Monday, 15 October 2012

Music theatre Mondays: The mailman won the lottery

Firstly, while we are on the subject of music: check out this Kickstarter! It's for a children's folk album about historical figures (Johnny Appleseed, Harriet Tubman, Che Guevara, etc) that needs a total of $2000 to get off the ground. It's actually passed its goal now, but CD production is always expensive, and it's for a good cause. Go, go, go!

And now, on the other side of the historical figures spectrum: Assassins. I really, really doubt any children's folk singers will be making a CD about these guys any time soon, and that's probably a good thing: I have a high opinion of what kids are able to understand, but tht doesn't mean I want to explain the Manson Family to a three-year-old. Not to mention the questions of didacticism: I'm actually told that some people object to Assassins because they think it's trying to make the audience feel bad for people who want to shoot the President. And . . . I can sort of see it. In just about any work of fiction, with RARE exceptions, you're supposed to feel something for the characters. You don't necessarily have to like them, but you should at least understand what circumstances and personality traits lead them to where they are at the end of the story. I don't think Shakespeare was endorsing regicide when he wrote Macbeth, but if you don't feel anything for him, the play falls apart. Same goes for Assassins: for the most part (I'll get to the exceptions in a minute) you're not meant to view the assassins as people to admire or emulate. They're just . . . people. Deeply flawed, violent people, who make terrible decisions. You know: musical theatre!

The base premise of Assassins, if you're not familiar with it, is this: various murderers or attempted murders of American presidents gather together on the stage- which is set up like a shooting carnival game- to interact and play out their stories. Like First Dance, it's very much a revue show: the assassins don't have a narrative, such as it were, they just sing and interact. This is how you get numbers that would make no sense if the show was trying to be linear ("Unworthy of Your Love," or the one where Lynette Fromme and John Hinckley Jr. sing about their respective objects of creepy, creepy affection) and scenes that, likewise, make no real logical sense- like all of the assassins appearing to Lee Harvey Osward in a dream sequence telling him to shoot JFK.  But for all that the songs are separate from each other, there is a sort of theme going on: disaffection, lack of identity, and the need for connection. Obviously many of the assassins are not the most balanced of individuals- specifically Hinckley, Byck, and Guiteau- but it's surprising, looking at them, how many do what they do because they want to stand for it. Booth, obviously, is standing for the Confederacy. Lynette Fromme does what she does because she thinks it will benefit the Manson Family. Czolgosz and Moore both think their actions will benefit the poor. Zangara was- uh, I don't really know why Zangara does what he does. I don't think the musical does either, because the song dedicated to his actions- "How I Saved Roosevelt-" is about the crowd's reactions, not Zangara himself.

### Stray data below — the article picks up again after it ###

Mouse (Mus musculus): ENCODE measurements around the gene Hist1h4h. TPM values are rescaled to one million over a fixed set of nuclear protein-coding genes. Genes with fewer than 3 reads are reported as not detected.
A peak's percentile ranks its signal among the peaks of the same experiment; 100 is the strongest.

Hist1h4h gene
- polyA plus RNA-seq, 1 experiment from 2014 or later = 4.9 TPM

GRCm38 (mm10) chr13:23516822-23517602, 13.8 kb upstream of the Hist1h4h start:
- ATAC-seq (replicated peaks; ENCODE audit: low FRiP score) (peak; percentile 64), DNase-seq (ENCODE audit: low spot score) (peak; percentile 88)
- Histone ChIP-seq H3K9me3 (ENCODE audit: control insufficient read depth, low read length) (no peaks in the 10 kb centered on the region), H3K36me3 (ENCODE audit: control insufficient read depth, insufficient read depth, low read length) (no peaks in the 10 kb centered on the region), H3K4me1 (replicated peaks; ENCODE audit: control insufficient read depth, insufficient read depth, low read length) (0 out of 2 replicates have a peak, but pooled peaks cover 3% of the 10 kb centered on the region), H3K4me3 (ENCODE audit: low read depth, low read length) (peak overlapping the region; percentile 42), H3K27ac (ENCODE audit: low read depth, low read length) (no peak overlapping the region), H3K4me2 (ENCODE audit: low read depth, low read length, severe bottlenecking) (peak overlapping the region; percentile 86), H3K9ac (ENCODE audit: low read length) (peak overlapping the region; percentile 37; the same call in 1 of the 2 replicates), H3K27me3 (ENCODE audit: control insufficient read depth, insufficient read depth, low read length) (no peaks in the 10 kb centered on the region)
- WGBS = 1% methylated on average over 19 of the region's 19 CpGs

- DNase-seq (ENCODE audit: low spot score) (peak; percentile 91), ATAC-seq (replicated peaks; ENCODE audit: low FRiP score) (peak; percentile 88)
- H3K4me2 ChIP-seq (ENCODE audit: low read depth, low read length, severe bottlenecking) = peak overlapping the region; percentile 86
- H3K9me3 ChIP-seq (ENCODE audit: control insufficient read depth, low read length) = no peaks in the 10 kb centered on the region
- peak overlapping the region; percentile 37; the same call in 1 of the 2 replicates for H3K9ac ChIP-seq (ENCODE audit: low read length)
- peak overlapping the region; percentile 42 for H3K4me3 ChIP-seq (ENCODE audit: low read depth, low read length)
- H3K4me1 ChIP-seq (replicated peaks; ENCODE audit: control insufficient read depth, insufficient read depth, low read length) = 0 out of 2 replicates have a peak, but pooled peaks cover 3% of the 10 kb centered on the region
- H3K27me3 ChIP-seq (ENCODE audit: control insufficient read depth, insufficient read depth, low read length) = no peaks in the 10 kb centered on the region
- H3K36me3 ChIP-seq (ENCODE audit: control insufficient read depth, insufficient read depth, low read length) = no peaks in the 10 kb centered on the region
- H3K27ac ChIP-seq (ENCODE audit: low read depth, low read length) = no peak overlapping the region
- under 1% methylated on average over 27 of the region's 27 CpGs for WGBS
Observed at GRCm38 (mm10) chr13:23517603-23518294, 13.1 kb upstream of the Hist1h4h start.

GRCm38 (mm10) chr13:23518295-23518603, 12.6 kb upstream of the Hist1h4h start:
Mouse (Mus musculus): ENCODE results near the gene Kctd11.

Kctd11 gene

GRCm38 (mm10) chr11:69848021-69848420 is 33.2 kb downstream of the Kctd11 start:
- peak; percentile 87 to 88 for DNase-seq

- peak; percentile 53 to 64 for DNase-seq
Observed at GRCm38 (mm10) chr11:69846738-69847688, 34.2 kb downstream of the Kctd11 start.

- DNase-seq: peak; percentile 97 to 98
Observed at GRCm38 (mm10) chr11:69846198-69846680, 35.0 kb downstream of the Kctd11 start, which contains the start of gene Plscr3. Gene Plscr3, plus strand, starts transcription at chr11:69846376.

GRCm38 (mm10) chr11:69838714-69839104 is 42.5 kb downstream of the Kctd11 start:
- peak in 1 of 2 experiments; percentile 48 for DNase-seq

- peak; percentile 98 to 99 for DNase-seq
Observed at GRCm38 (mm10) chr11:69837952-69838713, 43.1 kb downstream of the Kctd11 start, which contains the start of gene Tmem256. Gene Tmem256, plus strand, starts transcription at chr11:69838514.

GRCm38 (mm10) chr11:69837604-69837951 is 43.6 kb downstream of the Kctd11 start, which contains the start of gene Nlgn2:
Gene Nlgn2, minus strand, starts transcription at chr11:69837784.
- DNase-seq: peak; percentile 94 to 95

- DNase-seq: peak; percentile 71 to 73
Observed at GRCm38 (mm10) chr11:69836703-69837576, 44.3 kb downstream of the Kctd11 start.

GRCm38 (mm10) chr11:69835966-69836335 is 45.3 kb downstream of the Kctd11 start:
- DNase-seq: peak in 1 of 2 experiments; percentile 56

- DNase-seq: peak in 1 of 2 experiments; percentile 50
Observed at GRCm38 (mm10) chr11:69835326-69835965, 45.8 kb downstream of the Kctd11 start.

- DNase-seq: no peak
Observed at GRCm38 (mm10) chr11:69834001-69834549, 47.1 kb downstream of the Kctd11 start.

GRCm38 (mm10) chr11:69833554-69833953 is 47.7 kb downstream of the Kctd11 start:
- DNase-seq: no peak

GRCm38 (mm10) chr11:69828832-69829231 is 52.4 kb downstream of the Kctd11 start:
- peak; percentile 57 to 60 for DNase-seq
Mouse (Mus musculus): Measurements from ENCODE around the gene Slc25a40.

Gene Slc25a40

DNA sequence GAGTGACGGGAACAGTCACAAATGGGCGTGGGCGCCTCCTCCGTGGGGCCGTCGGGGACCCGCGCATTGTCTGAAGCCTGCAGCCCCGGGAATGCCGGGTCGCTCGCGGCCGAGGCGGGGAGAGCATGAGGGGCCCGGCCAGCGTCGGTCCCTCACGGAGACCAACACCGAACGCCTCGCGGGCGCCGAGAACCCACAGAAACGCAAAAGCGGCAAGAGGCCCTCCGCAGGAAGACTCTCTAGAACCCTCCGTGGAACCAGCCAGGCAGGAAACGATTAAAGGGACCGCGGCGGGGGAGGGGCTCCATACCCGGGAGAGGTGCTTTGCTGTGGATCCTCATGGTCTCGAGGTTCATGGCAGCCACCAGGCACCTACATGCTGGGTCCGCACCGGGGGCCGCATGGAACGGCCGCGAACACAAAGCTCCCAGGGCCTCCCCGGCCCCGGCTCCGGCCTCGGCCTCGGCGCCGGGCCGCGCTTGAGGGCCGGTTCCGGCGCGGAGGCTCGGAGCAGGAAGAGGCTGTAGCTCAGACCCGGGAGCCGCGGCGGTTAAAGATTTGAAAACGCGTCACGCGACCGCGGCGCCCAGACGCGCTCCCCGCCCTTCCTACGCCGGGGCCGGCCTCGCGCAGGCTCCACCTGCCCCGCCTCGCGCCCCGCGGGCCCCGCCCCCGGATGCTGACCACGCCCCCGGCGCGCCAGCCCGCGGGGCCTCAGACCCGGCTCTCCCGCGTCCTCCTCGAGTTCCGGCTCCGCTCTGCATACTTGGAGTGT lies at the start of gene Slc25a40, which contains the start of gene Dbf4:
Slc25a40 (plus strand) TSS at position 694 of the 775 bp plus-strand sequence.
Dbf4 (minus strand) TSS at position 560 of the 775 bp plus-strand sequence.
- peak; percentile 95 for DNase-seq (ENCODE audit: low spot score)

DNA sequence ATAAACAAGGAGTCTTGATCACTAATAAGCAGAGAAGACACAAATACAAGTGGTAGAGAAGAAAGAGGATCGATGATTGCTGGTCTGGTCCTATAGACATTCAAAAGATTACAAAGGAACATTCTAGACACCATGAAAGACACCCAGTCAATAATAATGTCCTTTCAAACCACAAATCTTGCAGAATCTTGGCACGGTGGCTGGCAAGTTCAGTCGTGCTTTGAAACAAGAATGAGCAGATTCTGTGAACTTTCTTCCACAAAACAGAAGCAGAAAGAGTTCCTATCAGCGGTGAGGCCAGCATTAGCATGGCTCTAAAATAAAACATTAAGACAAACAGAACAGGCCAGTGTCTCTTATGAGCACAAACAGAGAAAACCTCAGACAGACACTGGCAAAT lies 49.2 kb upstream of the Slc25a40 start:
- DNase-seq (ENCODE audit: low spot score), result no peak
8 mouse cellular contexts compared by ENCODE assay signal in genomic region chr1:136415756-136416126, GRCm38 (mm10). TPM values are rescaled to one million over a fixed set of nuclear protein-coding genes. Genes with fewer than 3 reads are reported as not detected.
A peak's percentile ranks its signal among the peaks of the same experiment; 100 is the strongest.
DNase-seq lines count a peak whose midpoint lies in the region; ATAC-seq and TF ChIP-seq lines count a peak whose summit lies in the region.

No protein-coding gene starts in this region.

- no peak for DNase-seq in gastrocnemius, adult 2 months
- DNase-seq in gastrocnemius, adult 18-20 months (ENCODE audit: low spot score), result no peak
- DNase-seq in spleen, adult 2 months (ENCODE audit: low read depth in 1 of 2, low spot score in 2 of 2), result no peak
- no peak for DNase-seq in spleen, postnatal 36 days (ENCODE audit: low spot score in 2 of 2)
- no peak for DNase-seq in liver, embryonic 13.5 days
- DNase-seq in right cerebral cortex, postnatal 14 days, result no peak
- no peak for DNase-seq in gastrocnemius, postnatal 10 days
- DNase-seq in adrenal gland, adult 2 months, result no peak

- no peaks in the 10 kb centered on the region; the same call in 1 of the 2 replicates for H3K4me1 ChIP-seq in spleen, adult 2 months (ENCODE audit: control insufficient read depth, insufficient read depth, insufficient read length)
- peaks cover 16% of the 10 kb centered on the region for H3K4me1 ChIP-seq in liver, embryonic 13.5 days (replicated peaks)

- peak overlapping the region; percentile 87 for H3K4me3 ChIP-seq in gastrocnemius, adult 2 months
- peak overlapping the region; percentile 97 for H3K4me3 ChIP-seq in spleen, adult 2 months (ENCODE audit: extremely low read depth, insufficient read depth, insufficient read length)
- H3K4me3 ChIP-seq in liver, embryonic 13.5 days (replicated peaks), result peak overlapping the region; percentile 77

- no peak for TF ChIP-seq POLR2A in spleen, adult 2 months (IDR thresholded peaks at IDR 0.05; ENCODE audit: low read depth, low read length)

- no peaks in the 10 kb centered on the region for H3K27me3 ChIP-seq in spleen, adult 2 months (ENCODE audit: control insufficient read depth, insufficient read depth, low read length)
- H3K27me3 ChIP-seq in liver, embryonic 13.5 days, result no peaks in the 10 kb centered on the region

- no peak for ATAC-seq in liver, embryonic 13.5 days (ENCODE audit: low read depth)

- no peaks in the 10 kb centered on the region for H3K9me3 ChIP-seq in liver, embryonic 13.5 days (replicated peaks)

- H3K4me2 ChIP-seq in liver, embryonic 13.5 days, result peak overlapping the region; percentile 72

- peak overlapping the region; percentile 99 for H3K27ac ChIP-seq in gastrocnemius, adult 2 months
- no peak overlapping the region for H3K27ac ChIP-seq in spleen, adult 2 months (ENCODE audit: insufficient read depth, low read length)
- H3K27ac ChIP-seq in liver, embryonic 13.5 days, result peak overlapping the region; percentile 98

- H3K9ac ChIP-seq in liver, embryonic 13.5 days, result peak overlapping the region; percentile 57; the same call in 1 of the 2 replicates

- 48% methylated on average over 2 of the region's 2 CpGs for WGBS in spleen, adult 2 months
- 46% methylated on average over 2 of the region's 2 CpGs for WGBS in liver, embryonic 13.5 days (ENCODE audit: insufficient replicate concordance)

For as much as the show is about the asassins themselves- and they are, obviously, the main focus- the music also does some of the same things Bonnie and Clyde did, in that it uses the building blocks of history to discuss the larger issue surrounding it. As much as I don't agree with the actions of the assassins (seriously, please don't send the Secret Service after me) I do like a lot of what "The Gun Song/Ballad of Czolgosz" has to say. Like B&C, it's about economic justice: specifically, the disparity between rich and poor, the lie of "bootstraps" ("in the U.S.A, you can work your way to the head of the line!") The point of "Another National Anthem," which I quote in this entry's title, is that the assassins "forgot about the country," because they think they're owed attention and adultation. Same with "Everybody's Got The Right," which opens and closes the show. And as awful as the assassins are, they're also oddly pitiable- they're people who think they're lost, and their response to this is to pick up a gun. There's tragedy in that, I think, no matter who you are.

1 comment:

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